When the shooting stops...

I was reading this excellent book recently all about the art of the film editor. It’s an interesting account of one man’s career. It spans a fascinating time in filmmaking and covers in detail the making of some famous and significant films.

It is an insight into a job and into a part of the film industry that I knew little about and there was one part which particularly struck a chord with me.

In the early days of film, things were different. If a film-maker wanted a character to go from their home to their office they would have lead the audience through the sequence bit by bit. Starting with them in their apartment. Then going out of the front door. Next showing them getting into their car. Then a shot of them driving. Then getting out of their car again. And finally entering in their office building before finally walking into the office.

This laborious telling of each part of the story was necessary to help audiences understand the action. They weren’t used to the way film cuts worked and may have got lost as the film progressed from scene to scene.

At a certain point, audiences got more savvy to the way cuts worked. A similar sequence might start with the character rolling over in bed, picking up the phone and listening. The film would then cut straight to them walking into the office. By this time the audience understood the implicit language of film enough to fill in the gaps.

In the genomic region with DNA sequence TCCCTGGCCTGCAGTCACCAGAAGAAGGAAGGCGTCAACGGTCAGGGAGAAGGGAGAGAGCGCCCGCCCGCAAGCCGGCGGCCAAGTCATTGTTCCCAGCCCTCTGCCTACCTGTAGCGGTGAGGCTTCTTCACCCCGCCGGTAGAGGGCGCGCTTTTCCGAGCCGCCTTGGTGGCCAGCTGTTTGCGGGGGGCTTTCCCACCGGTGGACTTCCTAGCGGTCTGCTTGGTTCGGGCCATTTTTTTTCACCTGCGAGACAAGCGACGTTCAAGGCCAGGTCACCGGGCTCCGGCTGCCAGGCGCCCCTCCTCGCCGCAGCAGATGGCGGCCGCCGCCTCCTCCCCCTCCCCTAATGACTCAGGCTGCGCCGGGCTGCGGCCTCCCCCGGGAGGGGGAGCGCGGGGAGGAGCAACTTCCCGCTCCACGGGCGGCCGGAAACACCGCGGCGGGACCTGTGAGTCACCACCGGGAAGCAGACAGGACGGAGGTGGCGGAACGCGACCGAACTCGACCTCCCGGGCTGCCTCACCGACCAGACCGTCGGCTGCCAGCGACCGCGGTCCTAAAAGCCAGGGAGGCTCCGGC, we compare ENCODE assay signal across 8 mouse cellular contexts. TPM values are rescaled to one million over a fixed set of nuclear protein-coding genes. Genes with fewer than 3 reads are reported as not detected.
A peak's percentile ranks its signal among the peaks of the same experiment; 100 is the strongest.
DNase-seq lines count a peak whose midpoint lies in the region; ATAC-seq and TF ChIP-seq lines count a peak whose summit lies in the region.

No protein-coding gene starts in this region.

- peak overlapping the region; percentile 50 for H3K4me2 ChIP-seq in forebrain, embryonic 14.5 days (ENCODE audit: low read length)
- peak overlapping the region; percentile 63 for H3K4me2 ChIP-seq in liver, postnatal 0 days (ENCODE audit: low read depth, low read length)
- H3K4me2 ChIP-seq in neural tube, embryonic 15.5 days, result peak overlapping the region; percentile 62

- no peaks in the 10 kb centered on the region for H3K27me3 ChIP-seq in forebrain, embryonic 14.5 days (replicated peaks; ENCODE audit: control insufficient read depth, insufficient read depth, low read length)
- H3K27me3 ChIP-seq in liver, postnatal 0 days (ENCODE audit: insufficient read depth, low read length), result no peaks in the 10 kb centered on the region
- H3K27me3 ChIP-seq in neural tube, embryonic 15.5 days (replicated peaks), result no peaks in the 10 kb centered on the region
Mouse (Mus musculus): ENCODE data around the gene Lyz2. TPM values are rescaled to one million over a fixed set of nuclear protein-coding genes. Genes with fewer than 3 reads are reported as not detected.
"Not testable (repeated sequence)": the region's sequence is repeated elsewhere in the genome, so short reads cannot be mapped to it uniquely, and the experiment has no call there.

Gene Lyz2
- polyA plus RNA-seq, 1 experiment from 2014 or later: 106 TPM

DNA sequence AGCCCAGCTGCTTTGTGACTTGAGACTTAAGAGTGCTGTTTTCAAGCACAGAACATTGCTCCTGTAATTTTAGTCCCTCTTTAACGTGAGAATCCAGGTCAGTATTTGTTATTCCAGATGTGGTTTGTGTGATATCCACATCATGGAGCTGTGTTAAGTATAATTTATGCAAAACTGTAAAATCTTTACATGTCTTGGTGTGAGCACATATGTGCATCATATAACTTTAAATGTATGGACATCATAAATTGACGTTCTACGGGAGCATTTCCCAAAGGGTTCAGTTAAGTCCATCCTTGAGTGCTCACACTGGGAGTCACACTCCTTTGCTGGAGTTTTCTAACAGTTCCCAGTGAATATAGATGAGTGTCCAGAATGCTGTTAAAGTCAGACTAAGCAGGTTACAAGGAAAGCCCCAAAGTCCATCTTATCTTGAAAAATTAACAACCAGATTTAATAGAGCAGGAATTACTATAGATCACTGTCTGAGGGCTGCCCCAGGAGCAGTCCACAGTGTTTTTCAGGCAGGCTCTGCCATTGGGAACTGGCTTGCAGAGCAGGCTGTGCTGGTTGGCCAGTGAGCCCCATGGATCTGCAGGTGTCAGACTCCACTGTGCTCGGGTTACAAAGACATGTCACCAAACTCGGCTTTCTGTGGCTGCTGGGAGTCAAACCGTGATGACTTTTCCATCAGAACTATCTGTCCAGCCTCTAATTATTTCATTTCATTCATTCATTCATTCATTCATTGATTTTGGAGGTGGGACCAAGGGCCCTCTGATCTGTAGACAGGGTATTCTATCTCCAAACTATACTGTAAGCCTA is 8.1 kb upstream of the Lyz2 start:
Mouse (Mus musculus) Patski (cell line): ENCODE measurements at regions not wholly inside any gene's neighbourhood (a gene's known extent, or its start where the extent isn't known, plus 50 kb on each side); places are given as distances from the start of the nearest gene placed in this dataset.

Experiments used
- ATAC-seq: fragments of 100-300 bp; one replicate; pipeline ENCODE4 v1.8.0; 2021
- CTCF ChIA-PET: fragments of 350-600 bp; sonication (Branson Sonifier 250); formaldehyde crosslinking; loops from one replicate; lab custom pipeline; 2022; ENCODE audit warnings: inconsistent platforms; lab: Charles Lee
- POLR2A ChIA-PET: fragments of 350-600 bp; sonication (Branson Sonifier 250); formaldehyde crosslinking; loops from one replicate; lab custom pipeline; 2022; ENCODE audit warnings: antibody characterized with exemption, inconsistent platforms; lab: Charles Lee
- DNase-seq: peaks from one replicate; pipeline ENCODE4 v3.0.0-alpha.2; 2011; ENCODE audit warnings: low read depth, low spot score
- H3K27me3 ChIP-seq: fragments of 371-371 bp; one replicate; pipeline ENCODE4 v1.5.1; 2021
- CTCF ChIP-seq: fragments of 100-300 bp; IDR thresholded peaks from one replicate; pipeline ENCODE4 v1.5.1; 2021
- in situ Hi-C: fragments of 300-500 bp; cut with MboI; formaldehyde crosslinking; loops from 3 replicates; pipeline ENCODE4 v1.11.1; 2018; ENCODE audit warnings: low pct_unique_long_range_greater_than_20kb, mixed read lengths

This new found knowledge on the part of audiences opened up new possibilities. Allowing filmmakers to explore a new type of rhythms in their films.

It struck me that in web design we have a similar situation around affordances. As times change and technology moves on, people adapt and learn about how those technologies work. New kinds of interactions become the norm. New affordances which would have been bewildering to previous generations become second nature.

Of course, when designing for a wide and varied audience we need to make sure that those with less experience are not left behind. A challenging film may still be a success in a way that a challenging interface definitely can’t.

Yet, I think it’s worth remembering that these things are always changing. People are learning all the time to take for granted things they’d have been baffled by before. This means that more than ever we cannot take for granted even the most hard-won experience of what users can or can’t use.

The task of learning about our users is never ending because our users are always changing. Unless we are in constant contact with the users of our services we cannot assume that we know what they understand or what they can or can’t use.

Expertise in this area is not a thing you can have and keep. It’s a process. A humbling process at that.